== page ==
Why giv­ing up al­co­hol is worth it

Lesotho Times - - Health -

MAYBE your nightly glass of vino has turned into two or three. Or you’re over­do­ing it on the beer and have the paunch to prove it.

Whether you want to clean up your diet or you’re try­ing to nip a po­ten­tial is­sue in the bud, giv­ing up al­co­hol can be tough — but the ben­e­fits make it worth the ef­fort, says Da­mon Raskin, MD, a Los An­ge­les – based physi­cian who is board cer­ti­fied in ad­dic­tion medicine.

“Tak­ing a break from drink­ing al­co­hol — even if it’s just for a cou­ple of weeks — is a good idea, es­pe­cially if you’re reg­u­larly con­sum­ing more than the rec­om­mended daily limit,” Raskin says. (By the way, that limit is gen­er­ally de­fined as a drink a day for women and two for men.)

Also, if your drink­ing seems to be af­fect­ing your work or per­sonal re­la­tion­ships — re­gard­less of how much hooch you’re knock­ing back — it’s time to con­sider tak­ing it easy, he adds.

Here’s what you can ex­pect to hap­pen, both short- and long-term, if you give up al­co­hol:

1. You’ll sleep more soundly. One re­cent study in the jour­nal Al­co­holism: Clin­i­cal & Ex­per­i­men­tal Re­search found drink­ing be­fore bed in­creases al­pha wave pat­terns in the brain — a kind of cere­bral ac­tiv­ity that usu­ally oc­curs when you’re awake but rest­ing. The re­sult? Dis­rupted sleep. An­other re­view of 27 stud­ies found that while al­co­hol may help peo­ple fall asleep more quickly and deeply at first, it se­ri­ously screws with sleep qual­ity af­ter that ini­tial rest­ful pe­riod. You may toss and turn a bit at first, but give up al­co­hol and the sleep you get will likely leave you feel­ing more re­freshed and sharp the next day. The byprod­ucts of bet­ter sleep: im­proved mood, con­cen­tra­tion, and men­tal per­for­mance, Raskin says.

2. You’ll con­sume less at din­ner. Ac­cord­ing to a study pub­lished in the Amer­i­can Jour­nal of Nu­tri­tion, al­co­hol is one of the big­gest driv­ers of ex­cess food in­take. That may be be­cause al­co­hol height­ens our senses, ac­cord­ing to a new study pub­lished in the jour­nal Obe­sity. Re­searchers found some women who’d re­ceived an al­co­hol “in­fu­sion” equiv­a­lent to about two drinks ate 30% more food than those who’d re­ceived a sa­line so­lu­tion. Even mild in­tox­i­ca­tion in­creased the women’s brain ac­tiv­ity in the hy­po­thal­a­mus, mak­ing them more sen­si­tive to the smell of food and prompt­ing them to eat more. 3. You may feel new sugar crav­ings. Sugar boosts lev­els of the “re­ward” chem­i­cal dopamine, which fu­els feel­ings of plea­sure, Raskin says. Al­co­hol does the same thing. So it’s very pos­si­ble that when you give up one sub­stance that causes happy-mak­ing chem­i­cals to float around your brain, you’ll be more likely to reach for the other. “Don’t be sur­prised if you try to get that same en­joy­ment or rush you used to get af­ter a drink from some­thing sweet,” he says.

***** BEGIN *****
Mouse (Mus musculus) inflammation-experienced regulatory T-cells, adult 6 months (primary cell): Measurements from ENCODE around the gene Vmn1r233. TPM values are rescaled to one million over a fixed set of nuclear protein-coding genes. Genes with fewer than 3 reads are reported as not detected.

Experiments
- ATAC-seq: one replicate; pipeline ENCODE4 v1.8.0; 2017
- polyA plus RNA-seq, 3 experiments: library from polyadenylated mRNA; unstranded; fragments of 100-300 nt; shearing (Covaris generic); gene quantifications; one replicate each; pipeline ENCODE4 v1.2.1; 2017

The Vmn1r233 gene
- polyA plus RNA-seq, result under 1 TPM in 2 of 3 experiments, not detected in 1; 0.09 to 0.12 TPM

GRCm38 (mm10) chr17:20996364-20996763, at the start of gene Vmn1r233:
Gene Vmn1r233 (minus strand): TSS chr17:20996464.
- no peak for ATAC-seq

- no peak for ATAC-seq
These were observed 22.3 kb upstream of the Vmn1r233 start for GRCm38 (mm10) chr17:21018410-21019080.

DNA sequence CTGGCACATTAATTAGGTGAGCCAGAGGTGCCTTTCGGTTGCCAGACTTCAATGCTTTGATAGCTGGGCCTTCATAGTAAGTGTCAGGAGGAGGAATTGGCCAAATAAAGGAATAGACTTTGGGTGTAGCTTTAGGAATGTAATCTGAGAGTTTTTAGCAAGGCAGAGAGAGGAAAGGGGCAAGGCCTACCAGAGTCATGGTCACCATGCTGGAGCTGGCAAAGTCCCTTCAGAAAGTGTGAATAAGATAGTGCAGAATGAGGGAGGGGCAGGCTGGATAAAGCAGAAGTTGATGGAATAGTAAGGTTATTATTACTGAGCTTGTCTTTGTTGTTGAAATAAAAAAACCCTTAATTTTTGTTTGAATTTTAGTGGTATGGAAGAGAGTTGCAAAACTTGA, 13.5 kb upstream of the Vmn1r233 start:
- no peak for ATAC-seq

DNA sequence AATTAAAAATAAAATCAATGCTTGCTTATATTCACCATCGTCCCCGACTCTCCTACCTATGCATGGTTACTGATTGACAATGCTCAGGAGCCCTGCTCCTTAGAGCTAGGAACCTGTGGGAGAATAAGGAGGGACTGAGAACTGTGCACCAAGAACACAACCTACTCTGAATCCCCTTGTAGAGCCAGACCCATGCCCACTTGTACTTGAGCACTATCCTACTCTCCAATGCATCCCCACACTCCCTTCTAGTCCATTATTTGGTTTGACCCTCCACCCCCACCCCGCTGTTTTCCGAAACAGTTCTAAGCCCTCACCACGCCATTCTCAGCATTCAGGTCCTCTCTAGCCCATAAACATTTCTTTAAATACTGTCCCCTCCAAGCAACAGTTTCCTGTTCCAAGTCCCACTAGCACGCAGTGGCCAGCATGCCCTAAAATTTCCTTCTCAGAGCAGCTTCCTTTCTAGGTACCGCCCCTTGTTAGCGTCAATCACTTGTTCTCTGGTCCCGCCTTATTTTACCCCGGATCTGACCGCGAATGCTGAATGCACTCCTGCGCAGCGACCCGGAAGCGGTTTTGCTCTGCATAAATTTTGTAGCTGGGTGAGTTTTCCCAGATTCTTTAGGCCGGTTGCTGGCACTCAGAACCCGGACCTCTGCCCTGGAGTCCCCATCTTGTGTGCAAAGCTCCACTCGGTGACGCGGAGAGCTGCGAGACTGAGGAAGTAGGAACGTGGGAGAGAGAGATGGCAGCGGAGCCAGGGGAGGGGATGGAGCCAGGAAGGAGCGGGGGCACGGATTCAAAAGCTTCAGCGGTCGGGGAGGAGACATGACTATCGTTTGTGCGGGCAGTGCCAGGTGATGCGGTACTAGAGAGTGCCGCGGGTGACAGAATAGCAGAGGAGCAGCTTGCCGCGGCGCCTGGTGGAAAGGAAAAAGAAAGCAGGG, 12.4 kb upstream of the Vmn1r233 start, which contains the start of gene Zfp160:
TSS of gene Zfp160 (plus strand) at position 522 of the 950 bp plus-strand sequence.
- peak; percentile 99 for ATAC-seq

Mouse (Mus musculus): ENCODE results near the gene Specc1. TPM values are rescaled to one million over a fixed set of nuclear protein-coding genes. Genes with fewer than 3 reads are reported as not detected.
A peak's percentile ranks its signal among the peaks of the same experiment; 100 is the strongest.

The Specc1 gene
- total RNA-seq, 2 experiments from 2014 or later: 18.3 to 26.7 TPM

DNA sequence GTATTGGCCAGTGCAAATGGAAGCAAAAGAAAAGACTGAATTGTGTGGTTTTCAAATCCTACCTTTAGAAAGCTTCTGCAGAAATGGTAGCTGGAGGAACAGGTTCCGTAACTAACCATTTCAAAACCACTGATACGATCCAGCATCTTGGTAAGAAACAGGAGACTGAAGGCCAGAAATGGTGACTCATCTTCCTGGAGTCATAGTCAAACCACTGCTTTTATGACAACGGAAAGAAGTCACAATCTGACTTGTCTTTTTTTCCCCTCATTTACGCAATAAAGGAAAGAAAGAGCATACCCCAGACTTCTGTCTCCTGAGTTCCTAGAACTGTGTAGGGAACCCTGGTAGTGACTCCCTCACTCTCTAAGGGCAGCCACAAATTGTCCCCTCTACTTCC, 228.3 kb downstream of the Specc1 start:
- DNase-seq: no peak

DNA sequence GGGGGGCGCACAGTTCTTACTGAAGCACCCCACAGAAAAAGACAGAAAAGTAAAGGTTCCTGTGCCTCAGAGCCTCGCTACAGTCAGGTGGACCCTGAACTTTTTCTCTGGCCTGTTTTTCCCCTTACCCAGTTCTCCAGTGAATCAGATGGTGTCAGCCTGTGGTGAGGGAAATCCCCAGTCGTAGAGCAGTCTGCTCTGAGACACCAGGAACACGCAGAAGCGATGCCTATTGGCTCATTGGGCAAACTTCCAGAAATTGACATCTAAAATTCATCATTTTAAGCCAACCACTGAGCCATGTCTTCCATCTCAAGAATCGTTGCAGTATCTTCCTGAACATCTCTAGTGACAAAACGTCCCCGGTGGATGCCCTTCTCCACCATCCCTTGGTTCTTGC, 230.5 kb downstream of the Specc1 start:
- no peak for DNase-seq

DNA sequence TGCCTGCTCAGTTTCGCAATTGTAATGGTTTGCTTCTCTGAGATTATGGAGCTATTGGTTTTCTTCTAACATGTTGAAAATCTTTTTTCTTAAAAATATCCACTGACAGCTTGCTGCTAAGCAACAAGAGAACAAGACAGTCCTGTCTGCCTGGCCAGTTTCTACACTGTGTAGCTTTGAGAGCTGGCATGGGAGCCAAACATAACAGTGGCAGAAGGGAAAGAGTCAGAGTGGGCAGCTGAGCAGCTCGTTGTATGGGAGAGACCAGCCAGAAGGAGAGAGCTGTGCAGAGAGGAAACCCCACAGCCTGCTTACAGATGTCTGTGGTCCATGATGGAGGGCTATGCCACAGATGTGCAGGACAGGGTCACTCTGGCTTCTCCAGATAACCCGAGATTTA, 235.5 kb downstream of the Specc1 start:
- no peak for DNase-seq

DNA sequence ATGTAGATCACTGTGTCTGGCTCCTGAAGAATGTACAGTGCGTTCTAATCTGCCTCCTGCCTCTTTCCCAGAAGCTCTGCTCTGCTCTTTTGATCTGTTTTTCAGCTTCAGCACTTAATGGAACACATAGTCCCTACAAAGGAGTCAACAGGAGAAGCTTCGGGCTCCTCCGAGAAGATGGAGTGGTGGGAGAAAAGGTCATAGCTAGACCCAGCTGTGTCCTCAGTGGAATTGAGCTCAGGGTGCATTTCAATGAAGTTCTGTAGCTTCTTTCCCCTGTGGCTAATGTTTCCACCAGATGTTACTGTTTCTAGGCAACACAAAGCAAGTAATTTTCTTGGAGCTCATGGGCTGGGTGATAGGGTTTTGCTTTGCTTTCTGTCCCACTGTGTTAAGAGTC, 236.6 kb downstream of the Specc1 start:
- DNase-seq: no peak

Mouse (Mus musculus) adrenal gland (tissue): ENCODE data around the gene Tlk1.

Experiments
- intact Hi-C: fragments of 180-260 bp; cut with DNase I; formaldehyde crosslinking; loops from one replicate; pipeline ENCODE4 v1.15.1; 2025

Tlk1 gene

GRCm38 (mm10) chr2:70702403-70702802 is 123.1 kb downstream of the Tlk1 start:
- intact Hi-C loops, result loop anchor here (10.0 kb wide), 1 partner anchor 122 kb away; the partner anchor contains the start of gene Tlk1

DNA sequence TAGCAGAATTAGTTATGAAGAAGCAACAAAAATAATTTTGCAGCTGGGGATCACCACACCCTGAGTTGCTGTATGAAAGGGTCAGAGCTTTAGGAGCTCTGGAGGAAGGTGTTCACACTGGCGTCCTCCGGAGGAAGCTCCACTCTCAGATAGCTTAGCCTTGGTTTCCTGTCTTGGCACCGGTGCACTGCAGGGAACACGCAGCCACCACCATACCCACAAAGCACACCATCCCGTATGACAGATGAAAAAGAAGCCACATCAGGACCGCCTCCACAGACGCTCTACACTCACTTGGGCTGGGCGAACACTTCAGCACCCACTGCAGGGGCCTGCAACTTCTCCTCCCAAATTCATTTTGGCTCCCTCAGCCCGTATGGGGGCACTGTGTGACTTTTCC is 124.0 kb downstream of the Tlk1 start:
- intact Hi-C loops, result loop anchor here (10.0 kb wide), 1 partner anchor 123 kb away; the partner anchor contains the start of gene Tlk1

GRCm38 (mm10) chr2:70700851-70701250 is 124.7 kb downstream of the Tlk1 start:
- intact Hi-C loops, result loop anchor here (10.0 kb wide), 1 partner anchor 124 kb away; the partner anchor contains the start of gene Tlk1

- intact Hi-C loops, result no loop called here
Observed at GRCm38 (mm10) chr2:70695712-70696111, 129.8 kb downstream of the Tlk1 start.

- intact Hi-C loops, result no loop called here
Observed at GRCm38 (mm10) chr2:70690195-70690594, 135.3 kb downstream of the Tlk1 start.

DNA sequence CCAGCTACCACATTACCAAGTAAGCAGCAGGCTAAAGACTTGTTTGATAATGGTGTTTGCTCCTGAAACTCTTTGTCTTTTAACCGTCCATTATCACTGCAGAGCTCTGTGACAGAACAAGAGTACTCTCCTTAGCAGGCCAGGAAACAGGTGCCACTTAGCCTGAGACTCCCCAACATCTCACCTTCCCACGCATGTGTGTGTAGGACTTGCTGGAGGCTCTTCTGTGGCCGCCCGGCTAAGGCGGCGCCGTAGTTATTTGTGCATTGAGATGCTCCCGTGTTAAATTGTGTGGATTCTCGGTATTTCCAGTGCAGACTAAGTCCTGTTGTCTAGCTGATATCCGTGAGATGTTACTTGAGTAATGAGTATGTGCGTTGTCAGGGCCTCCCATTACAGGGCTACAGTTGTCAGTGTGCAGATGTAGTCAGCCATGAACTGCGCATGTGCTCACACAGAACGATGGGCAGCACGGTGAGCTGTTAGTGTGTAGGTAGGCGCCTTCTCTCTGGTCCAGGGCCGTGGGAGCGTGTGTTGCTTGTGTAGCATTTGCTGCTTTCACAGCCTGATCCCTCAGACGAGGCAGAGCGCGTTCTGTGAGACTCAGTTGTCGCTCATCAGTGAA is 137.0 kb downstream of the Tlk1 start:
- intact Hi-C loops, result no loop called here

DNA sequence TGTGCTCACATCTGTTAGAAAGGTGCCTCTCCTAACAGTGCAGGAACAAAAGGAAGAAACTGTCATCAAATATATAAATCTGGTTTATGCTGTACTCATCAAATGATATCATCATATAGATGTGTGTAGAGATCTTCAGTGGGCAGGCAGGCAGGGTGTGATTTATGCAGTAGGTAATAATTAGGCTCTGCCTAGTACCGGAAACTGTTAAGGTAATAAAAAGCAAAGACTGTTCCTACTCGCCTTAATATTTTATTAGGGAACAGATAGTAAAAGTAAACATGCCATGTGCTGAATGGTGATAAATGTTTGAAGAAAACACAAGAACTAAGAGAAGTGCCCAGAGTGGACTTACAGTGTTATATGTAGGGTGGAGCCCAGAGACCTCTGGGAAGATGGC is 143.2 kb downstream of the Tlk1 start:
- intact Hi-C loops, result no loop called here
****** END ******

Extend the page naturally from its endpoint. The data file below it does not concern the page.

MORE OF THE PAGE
4. Pounds will start to fall off. Al­co­hol has a sneaky way of in­creas­ing your daily calo­rie in­take with­out you re­al­iz­ing it. One mar­garita may con­tain 300 calo­ries or more — mostly from sugar. (A de­li­cious piña

dear co­lada might have 450 calo­ries!) One study found men con­sume an ad­di­tional 433 calo­ries on those days they drink a “mod­er­ate” amount of al­co­hol.

For women, it’s 300 calo­ries. Cut those from your diet — and don’t re­place them with desserts — and you’ll start to lose weight with­out much ef­fort.

5. Hello, clear com­plex­ion. Within a few days, you’ll no­tice your skin look­ing and feel­ing more hy­drated. That’s be­cause al­co­hol is a di­uretic, caus­ing you to uri­nate more, Raskin says. Al­co­hol also de­creases the body’s pro­duc­tion of an­tid­i­uretic hor­mone, which helps the body re­ab­sorb wa­ter. (Less wa­ter in the body equals parched- look­ing skin.) Rud­di­ness in your cheeks and around your nose may also start to fade, and other skin con­di­tions — such as dan­druff, eczema, or rosacea — may also im­prove, Raskin says.

6. You’ll have more money. Drink­ing—es­pe­cially a fine wine or scotch habit — is an ex­pen­sive un­der­tak­ing. Take a mo­ment to crunch the num­bers, adding up what you spend for drinks both at home and out on the town (fac­tor­ing in tax and tip). It can be an eye-open­ing — and mo­ti­vat­ing — ex­er­cise. 7. Envy will over­come you when you’re around oth­ers who are drink­ing. It’s im­por­tant to un­der­stand that there will be times when you feel like you’re miss­ing out — and it can make you pretty testy, Raskin says. “Peo­ple of­ten use al­co­hol as a lubri­cant for emo­tions, and when they stop drink­ing they may feel ag­i­tated and rest­less,” he adds. 8. Your risk for can­cer falls, though your heart dis­ease risk may creep up. Ac­cord­ing to the Na­tional Can­cer In­sti­tute, al­co­hol use has been linked to an in­creased risk for can­cers of the mouth, liver, breast, colon, and rec­tum. The risk in­creases the more you drink.

On the other hand, mul­ti­ple stud­ies have shown mod­er­ate al­co­hol con­sump­tion may lower your odds of heart trou­ble. More re­search sug­gests your risk for stroke, di­a­betes, and mor­tal­ity may all rise slightly when you give up booze — as­sum­ing you were a light drinker be­fore you quit. — Ya­hoo Health

Al­co­hol use has been linked to an in­creased risk for can­cers of the mouth, liver, breast, colon, and rec­tum.

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